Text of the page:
An inspiring and intimate picture of Muslim sisterhood and collective action.
In the Muslim-dominated communities of Southern India, civil disputes are settled by all-male Jamaats (councils) that frequently apply inconsistent and biased interpretations of Sharia law to divorce requests, family law grievances, domestic violence and murder. Women are not allowed to attend their own hearings, instead relying on male family members to present their cases.
Shining a light on the courageous women living within this legal system, filmmaker Deepa Dhanraj focuses on Sharifa Khanam, who sought to right a wrong by forming the first women's Jamaat in 2004. Khanam and her accomplices challenge the Western image of Muslim oppression: they are women who have found a voice and they're saying "enough". But with limited legal power, how do they achieve their goal of holding the male jamaats to account? Dhanraj's impressive film follows them as they build new models for self-empowerment.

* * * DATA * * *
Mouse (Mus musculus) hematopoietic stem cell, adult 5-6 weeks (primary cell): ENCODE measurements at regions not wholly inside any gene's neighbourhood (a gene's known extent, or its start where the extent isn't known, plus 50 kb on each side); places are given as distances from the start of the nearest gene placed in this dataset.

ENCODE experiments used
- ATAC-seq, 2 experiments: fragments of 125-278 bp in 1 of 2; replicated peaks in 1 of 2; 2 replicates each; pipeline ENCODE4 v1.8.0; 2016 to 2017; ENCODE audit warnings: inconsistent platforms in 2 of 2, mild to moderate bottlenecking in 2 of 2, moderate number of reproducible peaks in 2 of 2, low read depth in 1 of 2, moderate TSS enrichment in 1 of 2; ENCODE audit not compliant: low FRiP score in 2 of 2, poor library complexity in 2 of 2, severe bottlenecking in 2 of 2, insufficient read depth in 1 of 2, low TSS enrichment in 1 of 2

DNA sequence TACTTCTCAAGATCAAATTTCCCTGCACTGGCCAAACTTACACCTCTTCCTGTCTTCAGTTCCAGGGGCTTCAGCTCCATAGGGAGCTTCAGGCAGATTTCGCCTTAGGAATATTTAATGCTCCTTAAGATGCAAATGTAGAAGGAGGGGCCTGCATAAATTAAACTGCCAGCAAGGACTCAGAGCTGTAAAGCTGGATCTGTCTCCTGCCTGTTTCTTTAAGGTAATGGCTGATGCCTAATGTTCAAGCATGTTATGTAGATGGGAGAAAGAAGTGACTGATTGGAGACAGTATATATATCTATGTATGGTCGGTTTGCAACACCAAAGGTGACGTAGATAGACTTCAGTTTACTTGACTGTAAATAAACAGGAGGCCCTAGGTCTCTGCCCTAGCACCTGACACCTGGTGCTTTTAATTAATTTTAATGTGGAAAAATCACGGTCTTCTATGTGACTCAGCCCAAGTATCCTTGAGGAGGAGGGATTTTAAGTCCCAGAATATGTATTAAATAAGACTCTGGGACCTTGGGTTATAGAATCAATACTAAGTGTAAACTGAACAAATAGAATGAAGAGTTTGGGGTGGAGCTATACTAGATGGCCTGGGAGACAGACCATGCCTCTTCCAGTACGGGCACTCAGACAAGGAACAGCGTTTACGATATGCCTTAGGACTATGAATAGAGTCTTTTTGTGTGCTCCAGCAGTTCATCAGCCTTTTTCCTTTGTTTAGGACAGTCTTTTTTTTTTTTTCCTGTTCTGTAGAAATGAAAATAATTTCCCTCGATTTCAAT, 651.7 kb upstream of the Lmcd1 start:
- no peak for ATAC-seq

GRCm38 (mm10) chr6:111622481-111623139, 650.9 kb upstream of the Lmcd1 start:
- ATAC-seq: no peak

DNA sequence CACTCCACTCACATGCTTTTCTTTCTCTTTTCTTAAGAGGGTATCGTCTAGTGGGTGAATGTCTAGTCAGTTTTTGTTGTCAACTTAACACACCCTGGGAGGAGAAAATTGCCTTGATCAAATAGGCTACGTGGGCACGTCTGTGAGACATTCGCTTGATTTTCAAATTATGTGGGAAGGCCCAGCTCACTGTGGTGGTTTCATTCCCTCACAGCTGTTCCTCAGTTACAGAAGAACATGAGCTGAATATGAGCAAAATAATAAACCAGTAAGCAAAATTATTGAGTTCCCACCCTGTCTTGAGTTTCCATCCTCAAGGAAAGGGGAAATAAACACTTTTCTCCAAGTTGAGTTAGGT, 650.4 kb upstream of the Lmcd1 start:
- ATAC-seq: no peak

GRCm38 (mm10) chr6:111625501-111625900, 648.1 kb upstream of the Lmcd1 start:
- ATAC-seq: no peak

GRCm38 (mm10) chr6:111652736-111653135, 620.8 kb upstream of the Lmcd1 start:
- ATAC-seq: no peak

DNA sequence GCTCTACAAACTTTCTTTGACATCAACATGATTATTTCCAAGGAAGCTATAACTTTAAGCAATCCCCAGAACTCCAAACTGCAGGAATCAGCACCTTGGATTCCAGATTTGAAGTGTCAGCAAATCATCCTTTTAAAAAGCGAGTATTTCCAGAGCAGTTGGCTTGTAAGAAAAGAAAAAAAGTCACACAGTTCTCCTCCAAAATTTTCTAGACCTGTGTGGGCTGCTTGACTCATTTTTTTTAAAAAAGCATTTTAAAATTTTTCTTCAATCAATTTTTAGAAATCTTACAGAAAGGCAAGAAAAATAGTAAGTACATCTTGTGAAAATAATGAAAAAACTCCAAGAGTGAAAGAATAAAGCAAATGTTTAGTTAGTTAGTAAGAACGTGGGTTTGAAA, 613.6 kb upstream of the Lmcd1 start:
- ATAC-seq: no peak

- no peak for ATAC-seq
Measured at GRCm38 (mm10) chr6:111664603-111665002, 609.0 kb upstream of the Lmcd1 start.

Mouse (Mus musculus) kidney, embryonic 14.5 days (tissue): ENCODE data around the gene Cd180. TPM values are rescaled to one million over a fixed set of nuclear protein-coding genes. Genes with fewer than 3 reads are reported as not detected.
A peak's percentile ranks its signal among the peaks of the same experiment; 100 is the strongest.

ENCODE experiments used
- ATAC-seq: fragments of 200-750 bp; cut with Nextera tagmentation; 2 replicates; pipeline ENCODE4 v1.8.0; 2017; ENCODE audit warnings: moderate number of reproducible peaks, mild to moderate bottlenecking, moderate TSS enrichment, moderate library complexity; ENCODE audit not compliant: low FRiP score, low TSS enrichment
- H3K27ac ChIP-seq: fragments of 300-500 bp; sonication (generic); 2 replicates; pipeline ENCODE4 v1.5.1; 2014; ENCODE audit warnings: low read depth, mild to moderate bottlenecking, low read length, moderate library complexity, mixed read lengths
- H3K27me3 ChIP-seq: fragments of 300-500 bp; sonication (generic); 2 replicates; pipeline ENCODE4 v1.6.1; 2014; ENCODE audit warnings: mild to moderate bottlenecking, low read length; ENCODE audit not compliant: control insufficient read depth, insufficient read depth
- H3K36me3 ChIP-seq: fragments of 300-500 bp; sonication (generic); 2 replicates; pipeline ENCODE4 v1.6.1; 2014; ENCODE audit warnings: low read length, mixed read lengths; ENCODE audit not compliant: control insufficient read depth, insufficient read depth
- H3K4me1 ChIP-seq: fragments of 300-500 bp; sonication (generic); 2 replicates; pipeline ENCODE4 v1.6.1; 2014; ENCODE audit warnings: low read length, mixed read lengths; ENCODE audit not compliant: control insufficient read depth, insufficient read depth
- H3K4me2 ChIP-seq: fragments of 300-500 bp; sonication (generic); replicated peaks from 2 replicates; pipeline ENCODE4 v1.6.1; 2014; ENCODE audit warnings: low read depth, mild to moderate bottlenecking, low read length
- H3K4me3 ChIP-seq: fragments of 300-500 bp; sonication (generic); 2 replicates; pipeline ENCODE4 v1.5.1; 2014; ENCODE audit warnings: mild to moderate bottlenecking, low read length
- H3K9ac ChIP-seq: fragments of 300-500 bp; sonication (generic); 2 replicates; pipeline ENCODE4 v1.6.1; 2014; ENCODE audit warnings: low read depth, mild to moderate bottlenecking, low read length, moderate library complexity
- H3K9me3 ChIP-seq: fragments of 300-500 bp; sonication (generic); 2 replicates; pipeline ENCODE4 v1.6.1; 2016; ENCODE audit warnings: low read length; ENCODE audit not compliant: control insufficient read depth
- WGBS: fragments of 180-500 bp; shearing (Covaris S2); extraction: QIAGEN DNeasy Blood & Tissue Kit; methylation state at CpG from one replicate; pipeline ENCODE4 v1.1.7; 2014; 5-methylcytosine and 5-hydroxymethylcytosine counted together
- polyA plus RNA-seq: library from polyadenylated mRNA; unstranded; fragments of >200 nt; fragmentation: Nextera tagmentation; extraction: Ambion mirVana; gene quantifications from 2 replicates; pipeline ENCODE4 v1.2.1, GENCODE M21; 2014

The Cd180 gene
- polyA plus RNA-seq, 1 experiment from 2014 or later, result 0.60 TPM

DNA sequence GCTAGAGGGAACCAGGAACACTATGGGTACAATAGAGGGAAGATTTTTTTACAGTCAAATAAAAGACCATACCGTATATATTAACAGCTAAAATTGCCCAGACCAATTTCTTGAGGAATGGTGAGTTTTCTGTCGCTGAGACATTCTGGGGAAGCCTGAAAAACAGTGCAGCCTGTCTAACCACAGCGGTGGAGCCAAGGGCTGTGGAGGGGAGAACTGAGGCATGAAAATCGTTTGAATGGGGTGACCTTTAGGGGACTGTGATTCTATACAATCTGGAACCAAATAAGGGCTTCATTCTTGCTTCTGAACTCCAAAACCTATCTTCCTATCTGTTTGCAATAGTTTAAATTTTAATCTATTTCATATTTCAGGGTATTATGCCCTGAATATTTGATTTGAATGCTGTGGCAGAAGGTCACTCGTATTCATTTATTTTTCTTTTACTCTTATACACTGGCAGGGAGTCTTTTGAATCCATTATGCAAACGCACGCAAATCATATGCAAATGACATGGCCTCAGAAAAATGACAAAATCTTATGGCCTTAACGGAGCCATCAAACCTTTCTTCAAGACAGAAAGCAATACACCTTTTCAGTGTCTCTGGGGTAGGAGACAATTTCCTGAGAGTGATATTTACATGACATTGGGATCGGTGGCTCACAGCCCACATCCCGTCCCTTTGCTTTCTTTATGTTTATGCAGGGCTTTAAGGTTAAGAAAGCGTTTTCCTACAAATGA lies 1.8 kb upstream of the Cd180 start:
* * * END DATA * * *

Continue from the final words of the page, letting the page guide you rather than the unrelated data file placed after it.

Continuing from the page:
"This is a particularly important film for our times in that it tells a story that runs counter to the dominant stereotypes about Muslim women." – Stephen Hughes, School of Oriental and African Studies, University of London
Deepa Dhanraj is a festival guest.